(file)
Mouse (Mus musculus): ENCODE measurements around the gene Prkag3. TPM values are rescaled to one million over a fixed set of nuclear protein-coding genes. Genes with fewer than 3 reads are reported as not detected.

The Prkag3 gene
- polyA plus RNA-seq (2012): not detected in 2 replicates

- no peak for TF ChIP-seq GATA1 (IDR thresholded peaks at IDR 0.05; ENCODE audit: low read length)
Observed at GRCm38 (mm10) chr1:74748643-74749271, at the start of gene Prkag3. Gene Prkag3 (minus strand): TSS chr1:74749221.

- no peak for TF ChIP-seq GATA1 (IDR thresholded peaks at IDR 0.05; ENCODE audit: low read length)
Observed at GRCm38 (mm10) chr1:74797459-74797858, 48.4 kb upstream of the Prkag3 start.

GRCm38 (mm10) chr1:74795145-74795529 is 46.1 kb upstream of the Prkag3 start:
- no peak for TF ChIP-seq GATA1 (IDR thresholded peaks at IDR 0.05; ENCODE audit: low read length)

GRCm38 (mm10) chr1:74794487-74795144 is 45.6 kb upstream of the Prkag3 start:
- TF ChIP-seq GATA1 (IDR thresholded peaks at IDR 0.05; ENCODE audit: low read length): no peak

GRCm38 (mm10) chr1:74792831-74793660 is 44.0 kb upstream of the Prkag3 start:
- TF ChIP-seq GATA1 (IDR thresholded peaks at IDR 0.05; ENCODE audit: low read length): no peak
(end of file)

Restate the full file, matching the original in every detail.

Mouse (Mus musculus): ENCODE measurements around the gene Prkag3. TPM values are rescaled to one million over a fixed set of nuclear protein-coding genes. Genes with fewer than 3 reads are reported as not detected.

The Prkag3 gene
- polyA plus RNA-seq (2012): not detected in 2 replicates

- no peak for TF ChIP-seq GATA1 (IDR thresholded peaks at IDR 0.05; ENCODE audit: low read length)
Observed at GRCm38 (mm10) chr1:74748643-74749271, at the start of gene Prkag3. Gene Prkag3 (minus strand): TSS chr1:74749221.

- no peak for TF ChIP-seq GATA1 (IDR thresholded peaks at IDR 0.05; ENCODE audit: low read length)
Observed at GRCm38 (mm10) chr1:74797459-74797858, 48.4 kb upstream of the Prkag3 start.

GRCm38 (mm10) chr1:74795145-74795529 is 46.1 kb upstream of the Prkag3 start:
- no peak for TF ChIP-seq GATA1 (IDR thresholded peaks at IDR 0.05; ENCODE audit: low read length)

GRCm38 (mm10) chr1:74794487-74795144 is 45.6 kb upstream of the Prkag3 start:
- TF ChIP-seq GATA1 (IDR thresholded peaks at IDR 0.05; ENCODE audit: low read length): no peak

GRCm38 (mm10) chr1:74792831-74793660 is 44.0 kb upstream of the Prkag3 start:
- TF ChIP-seq GATA1 (IDR thresholded peaks at IDR 0.05; ENCODE audit: low read length): no peak